Friday, July 13, 2007

I have always wanted to know how popcorn became a movie snack

No where else in the performing arts are the patrons allowed a snack. I remember going to symphony hall a few years ago that there were some cough drops in some bowls in case during a performance someone had to cough. I imagine that if you went to a theater downtown (like the LaSalle Bank Theater or the Oriental or the Chicago) they wouldn't let you carry a snack let alone offer you some popcorn.

So how did popcorn came to be sold at the cinemas. Check this out...

No trip to the movies is complete without an overpriced tub of popcorn covered in goo. Good thing, 'cause popcorn sales are responsible for a substantial portion of theater profits.

To learn how the tradition began, we first consulted the Encyclopedia Popcornica. According to this industry-supported site, the salty snack was very popular "from the 1890s until the Great Depression." Even during the Depression, popcorn remained "one of the few luxuries down-and-out families could afford."

Kidz World writes that popcorn first became available at movie theaters way back in 1912. They don't explain why, but came through with many kernels of truth (none of which remained unpopped).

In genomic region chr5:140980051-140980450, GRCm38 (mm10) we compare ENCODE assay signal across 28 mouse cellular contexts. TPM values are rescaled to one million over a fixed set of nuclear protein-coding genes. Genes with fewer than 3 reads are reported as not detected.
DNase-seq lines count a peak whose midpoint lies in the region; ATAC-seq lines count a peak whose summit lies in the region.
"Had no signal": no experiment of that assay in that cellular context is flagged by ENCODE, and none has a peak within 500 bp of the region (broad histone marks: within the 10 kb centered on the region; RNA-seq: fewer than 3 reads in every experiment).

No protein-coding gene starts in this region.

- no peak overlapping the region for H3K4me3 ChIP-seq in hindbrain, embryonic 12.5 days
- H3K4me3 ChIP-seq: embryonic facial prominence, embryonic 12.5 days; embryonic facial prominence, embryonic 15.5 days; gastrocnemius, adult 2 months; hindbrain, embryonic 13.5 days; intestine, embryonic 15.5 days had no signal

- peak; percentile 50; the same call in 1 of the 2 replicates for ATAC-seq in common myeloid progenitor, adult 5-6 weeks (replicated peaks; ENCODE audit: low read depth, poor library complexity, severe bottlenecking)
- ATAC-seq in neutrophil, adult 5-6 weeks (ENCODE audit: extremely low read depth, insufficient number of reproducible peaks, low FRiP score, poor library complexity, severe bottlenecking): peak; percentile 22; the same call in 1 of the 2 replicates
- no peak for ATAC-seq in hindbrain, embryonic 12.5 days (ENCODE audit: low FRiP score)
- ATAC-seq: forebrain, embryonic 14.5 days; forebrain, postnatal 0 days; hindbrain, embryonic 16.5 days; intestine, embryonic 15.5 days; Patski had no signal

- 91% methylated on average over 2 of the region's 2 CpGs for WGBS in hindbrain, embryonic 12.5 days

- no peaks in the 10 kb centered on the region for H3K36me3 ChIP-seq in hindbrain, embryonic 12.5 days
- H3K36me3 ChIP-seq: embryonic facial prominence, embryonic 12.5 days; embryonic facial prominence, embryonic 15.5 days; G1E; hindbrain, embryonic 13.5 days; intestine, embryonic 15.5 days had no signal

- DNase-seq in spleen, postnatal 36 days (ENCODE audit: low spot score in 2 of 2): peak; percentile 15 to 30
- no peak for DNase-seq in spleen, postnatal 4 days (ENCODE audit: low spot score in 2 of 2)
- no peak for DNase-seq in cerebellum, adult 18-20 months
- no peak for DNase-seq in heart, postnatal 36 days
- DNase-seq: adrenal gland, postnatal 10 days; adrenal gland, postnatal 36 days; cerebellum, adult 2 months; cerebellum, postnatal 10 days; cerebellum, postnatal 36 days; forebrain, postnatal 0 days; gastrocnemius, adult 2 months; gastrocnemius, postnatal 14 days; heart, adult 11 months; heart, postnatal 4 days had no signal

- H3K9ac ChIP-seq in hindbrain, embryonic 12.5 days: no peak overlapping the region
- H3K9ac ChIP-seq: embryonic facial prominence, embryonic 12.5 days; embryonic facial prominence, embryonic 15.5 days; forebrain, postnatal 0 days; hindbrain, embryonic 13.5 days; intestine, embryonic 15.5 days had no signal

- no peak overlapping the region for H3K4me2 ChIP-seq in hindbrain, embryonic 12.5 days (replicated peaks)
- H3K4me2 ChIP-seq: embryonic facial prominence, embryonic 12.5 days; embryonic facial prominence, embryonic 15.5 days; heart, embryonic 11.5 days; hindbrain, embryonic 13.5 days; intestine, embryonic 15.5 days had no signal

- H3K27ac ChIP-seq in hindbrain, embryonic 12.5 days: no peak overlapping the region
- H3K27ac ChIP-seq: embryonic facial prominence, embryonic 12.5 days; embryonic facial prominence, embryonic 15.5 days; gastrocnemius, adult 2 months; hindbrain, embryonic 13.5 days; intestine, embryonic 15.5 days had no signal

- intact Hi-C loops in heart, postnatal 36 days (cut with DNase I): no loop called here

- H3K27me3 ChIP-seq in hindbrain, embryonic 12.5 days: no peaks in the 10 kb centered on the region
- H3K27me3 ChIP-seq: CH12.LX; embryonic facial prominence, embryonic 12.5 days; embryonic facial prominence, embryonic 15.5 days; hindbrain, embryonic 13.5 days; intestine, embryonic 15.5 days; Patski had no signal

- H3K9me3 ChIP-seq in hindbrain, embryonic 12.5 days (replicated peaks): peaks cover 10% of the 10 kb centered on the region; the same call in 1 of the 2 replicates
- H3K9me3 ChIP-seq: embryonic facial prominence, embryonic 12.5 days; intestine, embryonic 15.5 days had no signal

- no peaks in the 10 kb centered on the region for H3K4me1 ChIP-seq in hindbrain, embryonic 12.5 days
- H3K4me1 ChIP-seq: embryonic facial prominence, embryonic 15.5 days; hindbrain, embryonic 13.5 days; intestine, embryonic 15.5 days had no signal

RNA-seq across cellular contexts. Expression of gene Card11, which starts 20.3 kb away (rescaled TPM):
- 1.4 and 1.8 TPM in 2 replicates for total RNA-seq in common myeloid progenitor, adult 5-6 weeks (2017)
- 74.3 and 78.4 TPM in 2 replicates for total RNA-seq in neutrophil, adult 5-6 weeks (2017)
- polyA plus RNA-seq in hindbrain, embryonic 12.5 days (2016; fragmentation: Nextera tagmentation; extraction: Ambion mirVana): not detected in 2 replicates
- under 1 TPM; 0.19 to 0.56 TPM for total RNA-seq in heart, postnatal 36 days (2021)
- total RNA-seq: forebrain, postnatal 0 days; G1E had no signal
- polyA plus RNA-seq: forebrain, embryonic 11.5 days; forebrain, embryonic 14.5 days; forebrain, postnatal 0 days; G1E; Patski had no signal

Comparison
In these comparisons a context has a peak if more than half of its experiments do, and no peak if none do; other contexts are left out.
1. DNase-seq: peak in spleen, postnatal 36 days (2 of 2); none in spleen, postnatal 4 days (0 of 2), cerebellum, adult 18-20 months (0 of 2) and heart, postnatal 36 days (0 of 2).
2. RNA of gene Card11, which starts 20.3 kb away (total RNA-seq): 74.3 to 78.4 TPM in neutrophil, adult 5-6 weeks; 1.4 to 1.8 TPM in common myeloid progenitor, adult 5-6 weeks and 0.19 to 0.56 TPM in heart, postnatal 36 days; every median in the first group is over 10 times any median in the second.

Apparently back in the old days, popcorn vendors would "set up shop" outside theaters. The theater managers didn't like this, thinking it was a distraction. But moviegoers disagreed, frequently ducking out to buy popcorn and then ducking back in to see the movie.

As Buzzle further notes, "it wasn't long until the theatre owners realized they could set up their own popcorn popper." That's exactly what they did, and popcorn's been associated with movies ever since. Kind of like Cracker Jacks and baseball games or gruel and orphanages.
I hope you like the new look.

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